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在线翻译:
szdaily -> In depth
This is Wang Qi, the Chinese man who has been trapped in India for over half a century
    2017-February-14  08:53    Shenzhen Daily

    CHINESE soldier Wang Qi is finally home after becoming trapped in India for more than 50 years.

    Wang, a Chinese army surveyor, said he had accidentally crossed over the border in India in 1963 and was unable to leave because he had not been given the correct exit visa.

    Born to a farmer family in Shaanxi with four brothers and two sisters, Wang, who is now in his 70s, had joined the Chinese People’s Liberation Army in 1960 and was tasked with building roads for the army when he was captured after “straying erroneously” over the border in January 1963.

    The incursion came just weeks after the end of the 1962 war — a monthlong conflict over the disputed border between China and India.

    Wang told the BBC: “I had gone out of my camp for a stroll but lost my way. I was tired and hungry. I saw a Red Cross vehicle and asked them to help me. They handed me over to the Indian army.”

    But Indian officials said he had “intruded into India” and given “false background and the circumstances” about his whereabouts to authorities.

    He spent the next seven years in prison before a court ordered his release in 1969 and took him to Tirodi in the central state of Madhya Pradesh but did not allow him to leave the country.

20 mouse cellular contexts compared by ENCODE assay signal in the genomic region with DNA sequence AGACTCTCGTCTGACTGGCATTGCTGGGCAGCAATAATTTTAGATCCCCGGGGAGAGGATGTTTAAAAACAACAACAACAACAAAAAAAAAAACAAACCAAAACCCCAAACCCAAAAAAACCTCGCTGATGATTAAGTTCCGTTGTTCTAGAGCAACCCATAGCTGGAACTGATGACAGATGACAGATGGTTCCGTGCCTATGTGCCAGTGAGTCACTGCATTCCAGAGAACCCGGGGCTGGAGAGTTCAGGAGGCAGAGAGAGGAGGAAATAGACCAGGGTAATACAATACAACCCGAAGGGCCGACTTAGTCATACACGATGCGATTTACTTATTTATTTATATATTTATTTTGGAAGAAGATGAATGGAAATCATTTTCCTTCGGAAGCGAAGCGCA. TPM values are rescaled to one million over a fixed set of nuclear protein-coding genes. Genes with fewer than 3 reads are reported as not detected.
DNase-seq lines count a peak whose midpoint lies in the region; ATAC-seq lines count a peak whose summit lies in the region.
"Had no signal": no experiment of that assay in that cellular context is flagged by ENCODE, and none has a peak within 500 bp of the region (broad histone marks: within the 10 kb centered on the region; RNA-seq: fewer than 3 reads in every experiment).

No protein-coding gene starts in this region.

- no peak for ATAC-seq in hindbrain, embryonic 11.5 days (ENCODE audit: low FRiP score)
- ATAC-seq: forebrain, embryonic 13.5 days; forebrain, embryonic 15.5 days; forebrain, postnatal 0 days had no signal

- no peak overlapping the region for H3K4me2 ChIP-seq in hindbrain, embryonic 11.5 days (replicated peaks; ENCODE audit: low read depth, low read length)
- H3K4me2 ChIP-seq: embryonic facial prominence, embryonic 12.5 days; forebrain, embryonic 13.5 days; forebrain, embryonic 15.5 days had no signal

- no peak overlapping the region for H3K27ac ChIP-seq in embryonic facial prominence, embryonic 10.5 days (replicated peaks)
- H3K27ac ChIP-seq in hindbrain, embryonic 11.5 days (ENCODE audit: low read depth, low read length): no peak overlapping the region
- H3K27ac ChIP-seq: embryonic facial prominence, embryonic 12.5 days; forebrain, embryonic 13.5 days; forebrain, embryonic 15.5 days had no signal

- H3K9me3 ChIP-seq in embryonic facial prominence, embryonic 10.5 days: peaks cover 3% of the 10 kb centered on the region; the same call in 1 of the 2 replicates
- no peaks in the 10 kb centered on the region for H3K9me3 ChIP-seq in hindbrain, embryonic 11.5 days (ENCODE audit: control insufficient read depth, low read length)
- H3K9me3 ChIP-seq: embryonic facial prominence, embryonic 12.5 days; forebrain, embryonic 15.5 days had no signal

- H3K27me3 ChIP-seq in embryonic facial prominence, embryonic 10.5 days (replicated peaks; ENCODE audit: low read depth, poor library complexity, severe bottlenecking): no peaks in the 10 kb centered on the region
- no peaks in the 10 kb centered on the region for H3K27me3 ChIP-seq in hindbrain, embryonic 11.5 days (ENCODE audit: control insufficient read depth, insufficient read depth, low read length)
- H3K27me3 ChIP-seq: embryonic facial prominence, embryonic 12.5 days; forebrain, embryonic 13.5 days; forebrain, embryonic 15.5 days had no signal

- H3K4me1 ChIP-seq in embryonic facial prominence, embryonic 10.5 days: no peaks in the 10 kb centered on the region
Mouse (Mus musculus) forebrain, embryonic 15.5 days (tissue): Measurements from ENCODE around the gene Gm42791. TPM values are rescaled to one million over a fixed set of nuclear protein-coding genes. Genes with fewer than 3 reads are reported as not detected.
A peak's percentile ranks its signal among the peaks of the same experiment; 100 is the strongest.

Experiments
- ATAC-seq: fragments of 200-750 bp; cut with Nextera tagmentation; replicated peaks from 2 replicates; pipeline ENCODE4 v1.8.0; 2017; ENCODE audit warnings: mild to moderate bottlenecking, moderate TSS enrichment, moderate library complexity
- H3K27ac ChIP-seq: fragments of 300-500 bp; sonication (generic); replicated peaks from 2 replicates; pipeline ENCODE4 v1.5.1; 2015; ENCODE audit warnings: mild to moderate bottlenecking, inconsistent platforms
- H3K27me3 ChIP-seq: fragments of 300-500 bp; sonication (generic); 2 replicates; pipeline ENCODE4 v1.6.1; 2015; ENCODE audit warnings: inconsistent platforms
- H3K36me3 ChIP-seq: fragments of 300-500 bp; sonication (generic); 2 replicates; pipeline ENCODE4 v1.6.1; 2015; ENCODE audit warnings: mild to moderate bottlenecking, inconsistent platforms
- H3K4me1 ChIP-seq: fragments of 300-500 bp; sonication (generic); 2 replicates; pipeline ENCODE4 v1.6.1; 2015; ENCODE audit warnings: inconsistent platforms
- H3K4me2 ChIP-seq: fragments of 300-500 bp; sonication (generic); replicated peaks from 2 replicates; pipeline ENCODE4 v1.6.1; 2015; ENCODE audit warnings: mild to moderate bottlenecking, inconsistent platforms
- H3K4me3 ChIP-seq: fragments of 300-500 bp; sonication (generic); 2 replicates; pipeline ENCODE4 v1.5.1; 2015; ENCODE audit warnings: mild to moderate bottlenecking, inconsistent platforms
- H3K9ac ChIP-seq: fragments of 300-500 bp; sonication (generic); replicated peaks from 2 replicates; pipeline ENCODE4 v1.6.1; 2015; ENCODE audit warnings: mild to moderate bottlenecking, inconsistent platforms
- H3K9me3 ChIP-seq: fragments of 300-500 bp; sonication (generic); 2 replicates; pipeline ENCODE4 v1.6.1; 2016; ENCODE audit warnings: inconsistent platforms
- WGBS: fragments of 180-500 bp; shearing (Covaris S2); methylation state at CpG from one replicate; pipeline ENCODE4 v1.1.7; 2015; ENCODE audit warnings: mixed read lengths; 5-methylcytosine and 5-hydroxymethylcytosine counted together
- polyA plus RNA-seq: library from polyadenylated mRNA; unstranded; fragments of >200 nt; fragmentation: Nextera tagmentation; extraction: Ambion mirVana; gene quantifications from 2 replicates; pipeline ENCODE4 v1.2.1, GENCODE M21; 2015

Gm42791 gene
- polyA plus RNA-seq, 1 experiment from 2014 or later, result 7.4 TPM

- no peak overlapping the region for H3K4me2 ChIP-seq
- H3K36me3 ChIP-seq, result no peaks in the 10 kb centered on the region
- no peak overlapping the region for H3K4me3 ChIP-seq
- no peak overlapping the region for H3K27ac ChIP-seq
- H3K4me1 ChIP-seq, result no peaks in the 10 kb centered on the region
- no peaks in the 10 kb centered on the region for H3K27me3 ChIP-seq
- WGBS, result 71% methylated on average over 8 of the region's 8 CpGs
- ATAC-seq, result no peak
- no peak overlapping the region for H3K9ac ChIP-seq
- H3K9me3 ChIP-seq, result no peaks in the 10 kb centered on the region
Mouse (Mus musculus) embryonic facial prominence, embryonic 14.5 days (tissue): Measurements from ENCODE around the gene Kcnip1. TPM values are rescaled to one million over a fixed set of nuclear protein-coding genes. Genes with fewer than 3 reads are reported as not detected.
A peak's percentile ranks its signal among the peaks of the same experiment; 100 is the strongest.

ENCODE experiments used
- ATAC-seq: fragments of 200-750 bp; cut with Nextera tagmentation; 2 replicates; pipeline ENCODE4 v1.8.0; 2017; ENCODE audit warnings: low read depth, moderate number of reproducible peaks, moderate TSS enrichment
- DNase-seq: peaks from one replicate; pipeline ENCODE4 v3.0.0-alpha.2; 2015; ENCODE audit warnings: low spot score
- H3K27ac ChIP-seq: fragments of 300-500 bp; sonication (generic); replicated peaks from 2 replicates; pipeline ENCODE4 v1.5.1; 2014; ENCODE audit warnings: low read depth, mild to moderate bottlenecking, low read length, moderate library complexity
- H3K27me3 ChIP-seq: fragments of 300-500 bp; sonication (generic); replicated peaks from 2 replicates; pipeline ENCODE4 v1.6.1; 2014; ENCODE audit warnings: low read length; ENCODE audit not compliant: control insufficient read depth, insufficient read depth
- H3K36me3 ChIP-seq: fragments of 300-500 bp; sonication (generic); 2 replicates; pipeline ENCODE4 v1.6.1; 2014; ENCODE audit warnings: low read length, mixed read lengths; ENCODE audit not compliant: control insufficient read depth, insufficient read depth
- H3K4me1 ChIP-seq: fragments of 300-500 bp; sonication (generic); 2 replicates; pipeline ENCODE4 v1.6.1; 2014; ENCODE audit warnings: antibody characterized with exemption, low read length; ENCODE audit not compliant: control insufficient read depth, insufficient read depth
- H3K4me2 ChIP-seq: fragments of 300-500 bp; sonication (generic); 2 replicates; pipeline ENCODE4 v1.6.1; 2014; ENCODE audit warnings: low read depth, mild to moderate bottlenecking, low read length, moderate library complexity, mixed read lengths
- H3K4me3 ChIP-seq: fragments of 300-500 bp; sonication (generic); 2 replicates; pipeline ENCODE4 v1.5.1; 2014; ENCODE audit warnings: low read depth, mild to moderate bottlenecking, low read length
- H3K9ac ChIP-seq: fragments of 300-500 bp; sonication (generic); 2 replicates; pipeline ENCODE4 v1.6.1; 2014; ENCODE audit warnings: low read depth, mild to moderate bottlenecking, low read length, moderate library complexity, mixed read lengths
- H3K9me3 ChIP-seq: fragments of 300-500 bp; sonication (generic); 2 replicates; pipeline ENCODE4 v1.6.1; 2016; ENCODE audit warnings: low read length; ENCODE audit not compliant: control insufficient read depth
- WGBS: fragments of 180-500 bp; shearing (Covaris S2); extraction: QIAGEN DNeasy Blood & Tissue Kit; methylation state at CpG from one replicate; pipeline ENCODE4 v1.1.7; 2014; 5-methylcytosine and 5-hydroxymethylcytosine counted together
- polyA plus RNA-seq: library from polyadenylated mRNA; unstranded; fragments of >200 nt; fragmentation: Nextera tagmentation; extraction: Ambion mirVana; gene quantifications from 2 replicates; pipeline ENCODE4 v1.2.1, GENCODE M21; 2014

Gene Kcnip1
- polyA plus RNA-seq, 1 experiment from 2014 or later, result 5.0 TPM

In 1975 Wang, who also goes by his Hindi name of Raj Bahadur, “under pressure from friends,” married a local girl named Sushila and went on to have two children but always wanted to go home to see the family he left behind.

    Due to uncertainty about his legal status, it is unclear whether he is a prisoner of war. He has never been given Indian citizenship, the family often lived in poverty and his attempts to start a business were unsuccessful as he claimed he would be beaten for not giving bribes to police to stay quiet about his lack of rights.

    He began to write letters home to his family but only received a reply in the 1980s. He managed to speak to his mother for the first time in 2002 by phone after nearly 40 years. She died in 2006.

    The Chinese Embassy was able to secure a passport for him in 2013 but his family said he was still unable to leave the country without an Indian exit visa.

    A senior local official Bharat Yadav said there had been “deficiencies” and a “lack of interest” in the case.

    But the wait is finally over. Following the publicity surrounding his case generated by the BBC article the Indian Foreign Ministry has given Wang a document allowing him to leave.

    His family was also given passports allowing them to accompany him if they wished.

    He flew from Delhi to Beijing on Friday evening with his children — his wife was too ill to join him — where his elder brother Wang Zhiyuan greeted him for the first time in 50 years.

    When Wang made the journey to his hometown of Xianyang, 3,000 kilometers from Tirodi, he was greeted like a hero by crowds with banners saying “Welcome home, soldier, it’s been a rough journey.” (SD-Agencies)

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